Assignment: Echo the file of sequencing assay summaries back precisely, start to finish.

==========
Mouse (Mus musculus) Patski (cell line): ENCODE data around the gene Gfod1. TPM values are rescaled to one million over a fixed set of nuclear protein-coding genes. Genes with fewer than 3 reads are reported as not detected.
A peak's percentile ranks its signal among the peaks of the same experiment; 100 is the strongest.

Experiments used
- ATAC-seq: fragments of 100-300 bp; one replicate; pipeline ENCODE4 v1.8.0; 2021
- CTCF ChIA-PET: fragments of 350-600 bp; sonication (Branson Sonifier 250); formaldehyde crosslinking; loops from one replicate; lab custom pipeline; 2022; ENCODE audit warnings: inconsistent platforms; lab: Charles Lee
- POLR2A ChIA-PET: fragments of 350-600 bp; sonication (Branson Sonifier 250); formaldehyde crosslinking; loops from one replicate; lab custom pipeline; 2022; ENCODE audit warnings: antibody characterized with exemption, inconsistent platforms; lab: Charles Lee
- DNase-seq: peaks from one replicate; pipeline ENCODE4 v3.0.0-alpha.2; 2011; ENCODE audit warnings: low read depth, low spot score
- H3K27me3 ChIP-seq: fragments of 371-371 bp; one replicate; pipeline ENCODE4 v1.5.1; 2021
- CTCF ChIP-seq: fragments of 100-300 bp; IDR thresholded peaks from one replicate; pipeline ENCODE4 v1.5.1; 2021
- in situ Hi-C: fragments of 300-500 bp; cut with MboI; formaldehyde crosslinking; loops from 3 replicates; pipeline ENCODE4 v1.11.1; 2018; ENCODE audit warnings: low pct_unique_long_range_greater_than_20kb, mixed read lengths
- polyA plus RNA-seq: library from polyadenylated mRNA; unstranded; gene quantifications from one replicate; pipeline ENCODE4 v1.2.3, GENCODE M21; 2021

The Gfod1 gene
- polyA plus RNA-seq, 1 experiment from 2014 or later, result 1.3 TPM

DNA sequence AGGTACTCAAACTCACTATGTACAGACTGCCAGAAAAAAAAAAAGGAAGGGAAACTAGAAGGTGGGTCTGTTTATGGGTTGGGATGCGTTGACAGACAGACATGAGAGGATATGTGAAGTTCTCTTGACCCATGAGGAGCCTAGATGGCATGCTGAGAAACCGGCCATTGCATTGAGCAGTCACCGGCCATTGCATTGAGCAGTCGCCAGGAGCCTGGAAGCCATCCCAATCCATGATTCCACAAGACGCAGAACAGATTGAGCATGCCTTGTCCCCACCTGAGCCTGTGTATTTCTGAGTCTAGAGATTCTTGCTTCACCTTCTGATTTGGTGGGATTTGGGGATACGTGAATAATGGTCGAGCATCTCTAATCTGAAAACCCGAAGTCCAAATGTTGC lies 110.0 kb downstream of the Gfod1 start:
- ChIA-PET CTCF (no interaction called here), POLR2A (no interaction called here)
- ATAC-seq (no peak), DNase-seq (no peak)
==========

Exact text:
Mouse (Mus musculus) Patski (cell line): ENCODE data around the gene Gfod1. TPM values are rescaled to one million over a fixed set of nuclear protein-coding genes. Genes with fewer than 3 reads are reported as not detected.
A peak's percentile ranks its signal among the peaks of the same experiment; 100 is the strongest.

Experiments used
- ATAC-seq: fragments of 100-300 bp; one replicate; pipeline ENCODE4 v1.8.0; 2021
- CTCF ChIA-PET: fragments of 350-600 bp; sonication (Branson Sonifier 250); formaldehyde crosslinking; loops from one replicate; lab custom pipeline; 2022; ENCODE audit warnings: inconsistent platforms; lab: Charles Lee
- POLR2A ChIA-PET: fragments of 350-600 bp; sonication (Branson Sonifier 250); formaldehyde crosslinking; loops from one replicate; lab custom pipeline; 2022; ENCODE audit warnings: antibody characterized with exemption, inconsistent platforms; lab: Charles Lee
- DNase-seq: peaks from one replicate; pipeline ENCODE4 v3.0.0-alpha.2; 2011; ENCODE audit warnings: low read depth, low spot score
- H3K27me3 ChIP-seq: fragments of 371-371 bp; one replicate; pipeline ENCODE4 v1.5.1; 2021
- CTCF ChIP-seq: fragments of 100-300 bp; IDR thresholded peaks from one replicate; pipeline ENCODE4 v1.5.1; 2021
- in situ Hi-C: fragments of 300-500 bp; cut with MboI; formaldehyde crosslinking; loops from 3 replicates; pipeline ENCODE4 v1.11.1; 2018; ENCODE audit warnings: low pct_unique_long_range_greater_than_20kb, mixed read lengths
- polyA plus RNA-seq: library from polyadenylated mRNA; unstranded; gene quantifications from one replicate; pipeline ENCODE4 v1.2.3, GENCODE M21; 2021

The Gfod1 gene
- polyA plus RNA-seq, 1 experiment from 2014 or later, result 1.3 TPM

DNA sequence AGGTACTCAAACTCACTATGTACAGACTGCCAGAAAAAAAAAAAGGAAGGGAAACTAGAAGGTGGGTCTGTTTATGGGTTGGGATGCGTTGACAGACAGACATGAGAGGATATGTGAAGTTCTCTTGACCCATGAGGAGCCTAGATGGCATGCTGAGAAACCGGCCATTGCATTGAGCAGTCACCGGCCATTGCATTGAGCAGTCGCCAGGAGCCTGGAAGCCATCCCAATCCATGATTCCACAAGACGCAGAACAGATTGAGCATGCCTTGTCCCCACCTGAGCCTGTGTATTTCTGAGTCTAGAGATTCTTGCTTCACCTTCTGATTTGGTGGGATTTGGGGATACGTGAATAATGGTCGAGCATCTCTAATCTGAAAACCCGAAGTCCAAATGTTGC lies 110.0 kb downstream of the Gfod1 start:
- ChIA-PET CTCF (no interaction called here), POLR2A (no interaction called here)
- ATAC-seq (no peak), DNase-seq (no peak)